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Scientific Letter
Open Access
Available online 18 October 2022
Monkeypox, also in pediatric age
Viruela del mono, también en la edad pediátrica
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Marc Roguera Sopena
Corresponding author
, Laura Naqui Xicota, Águeda Hernández Rodríguez, María Jesús Méndez Hernández, Carlos Rodrigo Gonzalo de Liria
Hospital Germans Trias i Pujol, Badalona, Barcelona, Spain
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Dear Editor,

We present the case of a girl aged 3 years brought in for observation of cutaneous lesions in the absence of fever, pruritus or other symptoms. The salient feature in the physical examination was the presence polymorphous cutaneous lesions localised to the buttocks, with umbilicated pustular, vesicular and papular elements and a maximum diameter of 3 mm (Figs. 1 and 2). There was no evidence of oral, perianal or genital lesions. There was also no significant lymph node or visceral organ enlargement, and the rest of the examination was normal. A few hours earlier, monkeypox virus (MPXV) infection had been confirmed in the father. The patient had no history of travel or contact with animals. Testing by of a vesicular fluid swab specimen turned out positive for MPXV (real-time polymerase chain reaction). Instructions were given to have the patient isolate at home with use of contact, airborne and droplet precautions until the full resolution of the cutaneous lesions (at 10 days from onset). At the 2-month follow-up, there were no complications and new lesions had not developed. Additional cases had not been detected in any contacts in the school.

Figure 1.

Cutaneous lesions in the left buttock.

(0.04MB).
Figure 2.

Detail of cutaneous lesions in Fig. 1.

(0.08MB).

This is the first paediatric case of MPXV infection reported in Spain (June 17, 2022).

Monkeypox is a viral zoonosis produced by MPXV, which has become the most important Orthopoxvirus species worldwide.1 At present, numerous outbreaks have been identified in different countries, with more than 2000 cases reported in Spain as of July 2022. The severity of the infection depends on the presence of comorbidities and age, with a reported overall mortality of 15% and a higher risk in young children in endemic areas in sub-Saharan Africa.2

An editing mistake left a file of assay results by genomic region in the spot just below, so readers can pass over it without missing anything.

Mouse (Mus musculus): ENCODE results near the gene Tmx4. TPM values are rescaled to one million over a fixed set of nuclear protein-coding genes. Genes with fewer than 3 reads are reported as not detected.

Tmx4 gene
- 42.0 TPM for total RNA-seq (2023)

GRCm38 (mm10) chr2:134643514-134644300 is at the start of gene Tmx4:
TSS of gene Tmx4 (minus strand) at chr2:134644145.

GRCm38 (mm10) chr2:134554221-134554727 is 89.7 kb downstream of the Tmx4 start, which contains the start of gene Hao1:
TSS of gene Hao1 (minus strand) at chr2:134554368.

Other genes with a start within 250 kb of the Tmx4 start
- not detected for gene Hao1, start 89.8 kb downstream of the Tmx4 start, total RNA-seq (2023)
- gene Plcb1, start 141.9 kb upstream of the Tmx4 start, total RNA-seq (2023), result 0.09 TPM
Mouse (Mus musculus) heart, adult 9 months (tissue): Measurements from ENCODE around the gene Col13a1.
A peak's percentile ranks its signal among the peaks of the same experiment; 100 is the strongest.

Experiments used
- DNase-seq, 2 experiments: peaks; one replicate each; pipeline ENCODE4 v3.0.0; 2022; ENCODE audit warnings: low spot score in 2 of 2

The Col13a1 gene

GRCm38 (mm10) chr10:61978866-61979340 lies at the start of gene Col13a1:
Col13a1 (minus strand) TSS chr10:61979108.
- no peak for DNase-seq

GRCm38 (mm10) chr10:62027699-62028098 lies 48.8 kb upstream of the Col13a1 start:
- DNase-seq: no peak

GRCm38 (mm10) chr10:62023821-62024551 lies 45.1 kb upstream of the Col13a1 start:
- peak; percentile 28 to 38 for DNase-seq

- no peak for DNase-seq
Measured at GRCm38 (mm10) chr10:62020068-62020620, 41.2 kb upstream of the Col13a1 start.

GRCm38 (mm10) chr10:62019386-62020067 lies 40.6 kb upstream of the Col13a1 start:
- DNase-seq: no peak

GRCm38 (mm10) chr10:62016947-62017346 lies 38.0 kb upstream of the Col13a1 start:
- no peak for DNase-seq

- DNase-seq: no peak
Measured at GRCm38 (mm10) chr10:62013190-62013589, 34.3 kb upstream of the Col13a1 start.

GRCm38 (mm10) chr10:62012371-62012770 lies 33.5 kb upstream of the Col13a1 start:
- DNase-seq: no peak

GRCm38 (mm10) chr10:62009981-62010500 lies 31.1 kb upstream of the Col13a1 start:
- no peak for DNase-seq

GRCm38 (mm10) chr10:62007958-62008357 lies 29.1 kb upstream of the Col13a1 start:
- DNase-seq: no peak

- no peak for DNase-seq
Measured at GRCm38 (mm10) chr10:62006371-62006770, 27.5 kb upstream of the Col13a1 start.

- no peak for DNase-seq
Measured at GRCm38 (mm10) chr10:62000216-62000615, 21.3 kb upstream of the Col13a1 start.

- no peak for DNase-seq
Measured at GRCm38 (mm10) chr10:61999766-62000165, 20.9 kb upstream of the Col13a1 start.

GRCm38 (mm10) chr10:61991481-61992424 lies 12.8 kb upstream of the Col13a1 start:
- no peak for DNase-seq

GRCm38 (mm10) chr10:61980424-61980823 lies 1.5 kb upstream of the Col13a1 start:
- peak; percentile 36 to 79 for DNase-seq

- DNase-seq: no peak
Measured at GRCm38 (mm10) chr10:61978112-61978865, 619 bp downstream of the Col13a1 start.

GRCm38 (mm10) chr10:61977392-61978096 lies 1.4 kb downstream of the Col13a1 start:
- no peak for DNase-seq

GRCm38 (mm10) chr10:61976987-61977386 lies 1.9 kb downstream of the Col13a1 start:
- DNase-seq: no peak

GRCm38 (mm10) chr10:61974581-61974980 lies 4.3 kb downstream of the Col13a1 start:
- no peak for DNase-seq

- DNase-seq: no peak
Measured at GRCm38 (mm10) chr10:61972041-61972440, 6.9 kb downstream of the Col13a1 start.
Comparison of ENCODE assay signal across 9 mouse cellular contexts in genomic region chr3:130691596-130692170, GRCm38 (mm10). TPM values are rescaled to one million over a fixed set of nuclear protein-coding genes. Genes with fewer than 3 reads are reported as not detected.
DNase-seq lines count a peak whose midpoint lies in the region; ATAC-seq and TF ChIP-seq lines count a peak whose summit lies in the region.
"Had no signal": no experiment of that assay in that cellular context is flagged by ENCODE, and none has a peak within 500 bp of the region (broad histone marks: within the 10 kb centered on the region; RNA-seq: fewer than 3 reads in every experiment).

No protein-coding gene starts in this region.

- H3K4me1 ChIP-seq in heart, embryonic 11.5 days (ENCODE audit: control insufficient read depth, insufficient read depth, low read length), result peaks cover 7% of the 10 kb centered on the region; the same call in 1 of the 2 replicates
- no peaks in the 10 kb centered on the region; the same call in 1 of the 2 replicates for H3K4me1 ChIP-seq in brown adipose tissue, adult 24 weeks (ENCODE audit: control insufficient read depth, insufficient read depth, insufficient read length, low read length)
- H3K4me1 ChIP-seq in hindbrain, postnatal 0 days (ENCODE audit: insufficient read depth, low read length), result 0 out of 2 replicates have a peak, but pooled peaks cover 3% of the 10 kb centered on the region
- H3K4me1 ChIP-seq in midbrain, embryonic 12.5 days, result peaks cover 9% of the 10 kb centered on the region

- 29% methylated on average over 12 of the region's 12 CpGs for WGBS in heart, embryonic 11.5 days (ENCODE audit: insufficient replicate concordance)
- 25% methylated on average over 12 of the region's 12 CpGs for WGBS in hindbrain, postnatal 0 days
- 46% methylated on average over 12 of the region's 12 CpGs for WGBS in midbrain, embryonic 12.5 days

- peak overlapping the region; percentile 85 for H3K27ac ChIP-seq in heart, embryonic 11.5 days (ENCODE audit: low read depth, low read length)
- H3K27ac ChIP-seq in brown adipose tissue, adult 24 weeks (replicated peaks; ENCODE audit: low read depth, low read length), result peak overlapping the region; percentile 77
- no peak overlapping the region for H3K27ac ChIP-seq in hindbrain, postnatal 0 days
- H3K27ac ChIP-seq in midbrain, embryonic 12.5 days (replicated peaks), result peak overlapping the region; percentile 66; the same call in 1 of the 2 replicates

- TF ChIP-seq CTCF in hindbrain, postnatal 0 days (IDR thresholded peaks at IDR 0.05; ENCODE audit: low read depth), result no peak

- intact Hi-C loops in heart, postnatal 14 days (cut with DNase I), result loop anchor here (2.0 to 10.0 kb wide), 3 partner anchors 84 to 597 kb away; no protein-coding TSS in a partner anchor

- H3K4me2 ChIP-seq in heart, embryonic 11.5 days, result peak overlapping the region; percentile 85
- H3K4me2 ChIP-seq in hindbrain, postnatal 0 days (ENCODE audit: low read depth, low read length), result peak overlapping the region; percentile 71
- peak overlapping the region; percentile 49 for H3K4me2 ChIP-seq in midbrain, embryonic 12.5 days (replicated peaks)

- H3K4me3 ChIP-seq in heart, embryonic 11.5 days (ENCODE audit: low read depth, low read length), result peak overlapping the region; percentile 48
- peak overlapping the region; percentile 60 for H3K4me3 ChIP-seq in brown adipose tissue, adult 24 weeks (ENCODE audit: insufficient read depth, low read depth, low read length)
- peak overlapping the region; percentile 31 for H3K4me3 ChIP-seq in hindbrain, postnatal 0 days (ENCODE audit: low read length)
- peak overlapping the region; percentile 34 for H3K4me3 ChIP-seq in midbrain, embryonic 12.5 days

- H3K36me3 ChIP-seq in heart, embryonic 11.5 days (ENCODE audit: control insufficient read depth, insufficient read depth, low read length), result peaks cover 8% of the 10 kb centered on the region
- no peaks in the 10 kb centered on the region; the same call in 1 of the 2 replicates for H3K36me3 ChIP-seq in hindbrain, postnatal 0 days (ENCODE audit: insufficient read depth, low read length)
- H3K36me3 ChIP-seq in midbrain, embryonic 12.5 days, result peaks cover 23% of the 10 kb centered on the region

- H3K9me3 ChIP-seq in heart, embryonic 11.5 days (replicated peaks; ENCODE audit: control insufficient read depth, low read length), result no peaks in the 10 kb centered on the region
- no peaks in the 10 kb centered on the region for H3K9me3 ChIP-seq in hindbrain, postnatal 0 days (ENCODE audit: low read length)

It produces symptoms similar to those observed in patients with smallpox, although less severe. The main mechanism of transmission in humans is through contact with mammals, chiefly rodents or primates, in endemic regions. Transmission from one person to another is also possible through air droplets, direct contact with cutaneous lesions, bodily fluids or objects used by infected individuals.1 The most frequent mechanism of transmission in the current outbreak has been sexual contact.

Infection by MPXV tends to cause mild and self-limiting disease lasting 2–4 weeks that only requires symptomatic treatment. However, in some cases it may cause severe disease. Complications can include bacterial superinfection of the cutaneous lesions, bronchopneumonia, sepsis, encephalitis and keratitis. Isolation measures are indicated, with contact, airborne and droplet precaution, until the full resolution of the cutaneous lesions. Antiviral drugs, such as brincidofovir and tecovirimat, have been tried in humans, but there is not enough evidence yet to support the indication.3 Post-exposure prophylaxis with intravenous immunoglobulin or smallpox vaccine is not approved in the paediatric age group, and should be reserved for compassionate use.4 Whenever a case is confirmed, close contacts should be followed up, especially any sexual contacts, for 3 weeks.

References
[1]
Ministerio de Sanidad. Alerta de viruela del mono en España y a nivel mundial. Protocolo para la detección precoz y manejo de casos ante la alerta de viruela de los monos (Monkeypox) en España. Madrid: Ministerio de Sanidad; 2022 [Accessed 16 June 2022]. Available from: https://www.sanidad.gob.es/profesionales/saludPublica/ccayes/alertasActual/alertaMonkeypox.
[2]
A.K. Eltvedt, M. Christiansen, A. Poulsen.
A case report of Monkeypox in a 4-year-old boy from the DR Congo: challenges of diagnosis and management.
Case Rep Pediatr, 2020 (2020), pp. 8572596
[3]
H. Adler, S. Gould, P. Hine, L.B. Snell, W. Wong, C.F. Houlihan, et al.
Clinical features and management of human monkeypox: a retrospective observational study in the UK.
Lancet Infect Dis, 22 (2022), pp. 1153-1162
[4]
F. Rodríguez-Cuadrado, E. Pinto-Pulido, M. Fernández-Parrado.
Inmunoglobulina anti-Vaccinia y profilaxis postexposición mediante vacuna basada en Vaccinia para el control del brote de viruela símica (Monkeypox).
Actas Dermosifiliogr, (2022),
Copyright © 2022. Asociación Española de Pediatría
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